Given how much is at stake, the youthful new leaders of Penumbra Theatre and Mu Performing Arts have slid into their jobs with seeming ease and a surprising lack of drama.
Sarah Bellamy, 35, is taking over from her father, Lou Bellamy, at Penumbra Theatre, the nation’s largest and most-esteemed African-American company and one that teetered near financial collapse just two years ago.
Randy Reyes, 41, has been in charge at Mu since last fall, when he took over from founder and longtime leader Rick Shiomi.
“We’re watching what happens as the baton is passed, not only because it’s a critical moment when you move from founder-led organizations,” said Angelique Williams-Power, senior program officer for culture at the Chicago-based Joyce Foundation. “We’ve lost a lot of organizations in such transitions.”
Bellamy and Reyes, both charismatic and outspoken, represent more than a generational shift or an administrative shuffle. They are charting new courses in ways that audiences are certain to notice.
Penumbra’s recently announced 2014-15 season, themed “womansong,” features work by an unprecedented number of female directors and playwrights, including Lynn Nottage and Dominique Morisseau, at the St. Paul playhouse best known as the artistic home of Pulitzer Prize winner August Wilson.
Reyes announced a season that does not hew to the folk plays that were a Mu staple early on. Instead, the lineup includes two new plays plus reinterpretations of classics from the American and Asian-American canon.
Bellamy and Reyes also are being watched as examples of leaders of a new generation, Williams-Power said.
“These new visionaries are taking the helm at a time when the model for leadership of an arts organization needs to be reinvented,” she said. “There’s a hope, nationally, that they will create a new paradigm for that at a time when people experience theater, music and museums in a different way, in this early part of the 21st century.”
Even as they sing from the same page, the two leaders come from vastly different backgrounds. Minneapolis-born Bellamy essentially grew up at Penumbra, with the actors, playwrights and other professionals as aunts and uncles. She studied postcolonial theory at Sarah Lawrence College in New York and earned her master’s degree in humanities from the University of Chicago.
Reyes, who is Filipino-American, grew up in Los Angeles in an extended family before going off to the University of Utah and to Juilliard. The two were in close contact last fall when activists mobilized against the touring production of “Miss Saigon” at St. Paul’s Ordway Center, citing its stereotypical portrayals of Asians. Reyes, who’s best known as an actor, was outspoken during that episode.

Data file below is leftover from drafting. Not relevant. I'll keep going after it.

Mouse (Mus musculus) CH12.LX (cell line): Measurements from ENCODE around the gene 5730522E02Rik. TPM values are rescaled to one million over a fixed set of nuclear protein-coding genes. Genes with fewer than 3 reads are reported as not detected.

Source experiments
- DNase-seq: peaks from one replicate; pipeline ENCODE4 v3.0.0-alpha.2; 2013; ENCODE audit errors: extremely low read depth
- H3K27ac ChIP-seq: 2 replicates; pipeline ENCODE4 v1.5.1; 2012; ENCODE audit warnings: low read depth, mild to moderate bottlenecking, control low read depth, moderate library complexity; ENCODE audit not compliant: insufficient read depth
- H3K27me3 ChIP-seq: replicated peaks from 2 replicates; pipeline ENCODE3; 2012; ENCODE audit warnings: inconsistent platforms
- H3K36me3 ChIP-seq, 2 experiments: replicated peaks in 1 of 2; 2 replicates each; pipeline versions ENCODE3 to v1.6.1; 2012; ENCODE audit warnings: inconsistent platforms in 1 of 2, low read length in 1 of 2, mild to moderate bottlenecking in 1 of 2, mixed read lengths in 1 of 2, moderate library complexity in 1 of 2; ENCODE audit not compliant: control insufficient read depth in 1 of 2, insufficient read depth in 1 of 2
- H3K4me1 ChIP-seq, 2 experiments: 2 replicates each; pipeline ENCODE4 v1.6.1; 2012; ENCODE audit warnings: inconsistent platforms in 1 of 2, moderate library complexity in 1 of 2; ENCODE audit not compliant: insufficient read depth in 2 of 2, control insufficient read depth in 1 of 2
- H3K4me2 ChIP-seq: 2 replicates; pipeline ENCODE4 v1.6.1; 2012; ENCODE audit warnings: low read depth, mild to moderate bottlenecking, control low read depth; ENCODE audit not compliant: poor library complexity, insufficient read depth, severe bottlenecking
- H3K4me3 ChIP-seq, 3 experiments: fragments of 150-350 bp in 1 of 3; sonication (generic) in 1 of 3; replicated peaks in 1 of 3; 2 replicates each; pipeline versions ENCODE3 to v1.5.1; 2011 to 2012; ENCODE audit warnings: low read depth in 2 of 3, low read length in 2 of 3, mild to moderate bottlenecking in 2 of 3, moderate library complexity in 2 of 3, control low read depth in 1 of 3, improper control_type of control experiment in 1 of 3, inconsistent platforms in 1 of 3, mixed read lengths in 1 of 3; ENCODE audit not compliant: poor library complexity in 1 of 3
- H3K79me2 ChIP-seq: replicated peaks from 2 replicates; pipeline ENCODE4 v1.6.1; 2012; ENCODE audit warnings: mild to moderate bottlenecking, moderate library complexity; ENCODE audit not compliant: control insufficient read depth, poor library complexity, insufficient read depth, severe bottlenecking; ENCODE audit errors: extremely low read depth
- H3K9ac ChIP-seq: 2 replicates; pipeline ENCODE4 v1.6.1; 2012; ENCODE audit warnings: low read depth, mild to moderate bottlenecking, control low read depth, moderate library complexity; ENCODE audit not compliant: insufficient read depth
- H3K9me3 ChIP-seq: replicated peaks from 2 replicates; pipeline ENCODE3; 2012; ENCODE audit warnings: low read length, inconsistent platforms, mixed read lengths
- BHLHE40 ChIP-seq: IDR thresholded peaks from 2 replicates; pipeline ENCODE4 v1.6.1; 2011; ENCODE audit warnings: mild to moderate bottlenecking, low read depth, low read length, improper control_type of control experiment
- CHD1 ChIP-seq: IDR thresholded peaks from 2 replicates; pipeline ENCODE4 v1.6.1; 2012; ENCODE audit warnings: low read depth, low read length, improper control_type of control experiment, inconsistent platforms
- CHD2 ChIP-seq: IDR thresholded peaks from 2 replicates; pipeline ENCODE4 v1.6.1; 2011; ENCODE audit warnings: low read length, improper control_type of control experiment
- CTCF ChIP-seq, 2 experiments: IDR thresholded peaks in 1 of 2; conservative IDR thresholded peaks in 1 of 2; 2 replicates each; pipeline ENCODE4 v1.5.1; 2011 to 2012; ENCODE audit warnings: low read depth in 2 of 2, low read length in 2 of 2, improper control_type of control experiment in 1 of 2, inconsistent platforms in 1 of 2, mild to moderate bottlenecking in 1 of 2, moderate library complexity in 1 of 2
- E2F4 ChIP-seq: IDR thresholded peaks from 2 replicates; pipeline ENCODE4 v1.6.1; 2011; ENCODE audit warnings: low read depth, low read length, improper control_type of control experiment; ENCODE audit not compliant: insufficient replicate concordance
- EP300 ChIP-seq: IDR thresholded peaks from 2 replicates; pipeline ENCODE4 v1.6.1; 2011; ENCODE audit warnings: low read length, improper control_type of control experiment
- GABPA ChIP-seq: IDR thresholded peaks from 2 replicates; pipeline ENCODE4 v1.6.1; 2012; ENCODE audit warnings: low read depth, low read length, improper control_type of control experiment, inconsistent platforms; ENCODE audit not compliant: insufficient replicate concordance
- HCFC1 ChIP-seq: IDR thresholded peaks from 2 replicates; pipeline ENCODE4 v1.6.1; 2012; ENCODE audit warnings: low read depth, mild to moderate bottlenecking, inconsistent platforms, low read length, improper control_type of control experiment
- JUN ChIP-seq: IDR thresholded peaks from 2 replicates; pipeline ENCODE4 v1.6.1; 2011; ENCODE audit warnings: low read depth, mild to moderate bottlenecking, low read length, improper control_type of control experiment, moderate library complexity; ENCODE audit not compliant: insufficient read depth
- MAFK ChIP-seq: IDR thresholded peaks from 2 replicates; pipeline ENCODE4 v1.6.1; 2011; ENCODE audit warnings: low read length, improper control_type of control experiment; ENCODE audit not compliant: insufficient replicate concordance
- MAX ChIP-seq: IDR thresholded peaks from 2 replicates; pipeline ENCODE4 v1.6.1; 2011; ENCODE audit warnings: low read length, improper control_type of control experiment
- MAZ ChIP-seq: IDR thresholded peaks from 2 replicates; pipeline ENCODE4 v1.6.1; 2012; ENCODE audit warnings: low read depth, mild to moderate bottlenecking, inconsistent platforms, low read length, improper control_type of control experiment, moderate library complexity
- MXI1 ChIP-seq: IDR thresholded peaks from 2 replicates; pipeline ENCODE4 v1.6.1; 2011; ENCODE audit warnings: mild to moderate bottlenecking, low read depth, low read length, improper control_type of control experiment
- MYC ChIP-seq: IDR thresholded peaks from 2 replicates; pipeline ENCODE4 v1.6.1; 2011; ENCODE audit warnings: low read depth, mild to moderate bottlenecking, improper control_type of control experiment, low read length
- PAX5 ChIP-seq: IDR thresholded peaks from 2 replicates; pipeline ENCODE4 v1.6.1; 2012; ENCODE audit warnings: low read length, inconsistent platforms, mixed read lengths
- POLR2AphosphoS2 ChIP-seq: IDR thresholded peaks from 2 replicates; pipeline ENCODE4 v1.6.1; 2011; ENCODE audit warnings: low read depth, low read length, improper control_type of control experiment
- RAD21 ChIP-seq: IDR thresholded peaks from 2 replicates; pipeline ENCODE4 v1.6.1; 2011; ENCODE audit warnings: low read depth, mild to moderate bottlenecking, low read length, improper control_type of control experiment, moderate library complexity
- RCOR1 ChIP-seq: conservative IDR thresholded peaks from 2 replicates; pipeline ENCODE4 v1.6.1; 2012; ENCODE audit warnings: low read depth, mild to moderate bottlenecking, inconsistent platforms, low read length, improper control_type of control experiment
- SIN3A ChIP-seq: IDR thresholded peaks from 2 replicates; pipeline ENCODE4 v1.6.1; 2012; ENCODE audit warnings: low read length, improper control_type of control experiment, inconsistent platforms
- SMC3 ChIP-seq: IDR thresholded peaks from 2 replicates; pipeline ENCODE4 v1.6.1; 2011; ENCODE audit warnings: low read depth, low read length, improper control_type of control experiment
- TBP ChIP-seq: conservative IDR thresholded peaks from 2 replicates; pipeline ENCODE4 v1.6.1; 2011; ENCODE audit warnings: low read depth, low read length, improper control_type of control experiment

“I’m learning that I’m now the face of an organization, and I can’t just speak my mind as freely as I did before,” he said. “It’s surprising, and something that I’m growing into, being responsible for a company.”
The pair have been meeting regularly about other shared issues — so much so, in fact, that they recently launched a coalition of minority theaters. That alliance, which includes New Native Theatre, Teatro del Pueblo and Pangea World Theater, hopes to change artistic and funding dynamics in a community that in recent years has seen controversy erupt over play selection and casting of such shows as “Miss Saigon,” “Disney’s Aladdin Jr.” and “The Scottsboro Boys.”
“We’re not just about responding to stereotypes onstage at the major institutions in town,” said Reyes. “It’s about the capacity we have as artists with deep knowledge of our communities.”
Bellamy added, “And we’ll do intercultural collaborations that serve broader communities of color, and work to educate funders and the public about the work we’re doing.”
Reyes and Bellamy lead theaters whose small budgets belie their big impacts.
Penumbra has 12 employees and a $1.2 million budget, making it the nation’s largest African-American company. It was founded by artistic director Lou Bellamy in 1976 and has been a hotbed of theatrical creativity ever since, even as it has weathered fiscal troubles.
Sarah Bellamy, who grew up in the theater and has acted onstage in Wilson’s plays, seeks to expand Penumbra’s focus beyond its main stage productions. The company is seeking more ways to engage social-justice causes and also is expanding its educational program.
Already, Penumbra’s Summer Institute, a leadership training program run by Bellamy, has gotten national attention. The New York-based Surdna Foundation recently granted the institute $300,000.
“What Sarah brings is the intellectual, philosophical framework to do the work,” Lou Bellamy said. “I’m a practitioner, and someone who taught at the U, but she has the real training to go toe-to-toe with the intellectuals.”
Mu, which has six employees and a $600,000 annual budget, produces work at various stages around town. It has little interest in having its own stand-alone space at the moment.
Reyes is drawing admirers, not least of all from his predecessor, Rick Shiomi.
“Randy’s very outspoken, but we agree 100 percent on the issues,” Shiomi said. “When I started Mu, I was very cautious, because I was building an organization. Mu’s established now. Randy went through the application process, interviews with the board, everything. I had little to do with it. But I’m thrilled for the new directions, and for the fact that he speaks his mind.”
That new direction at Mu is reflected beyond the announced season. Reyes also has formalized and expanded a training institute for actors and for taiko drumming at Mu.
“When I was at school in Utah and at Juilliard, I was a minority,” he said. “I learned some wonderful things at those places, but I want to create a space, an environment, where we train artists without the pressures of being a model minority, where we can experiment and fail and not be expected to be perfect little Asians.”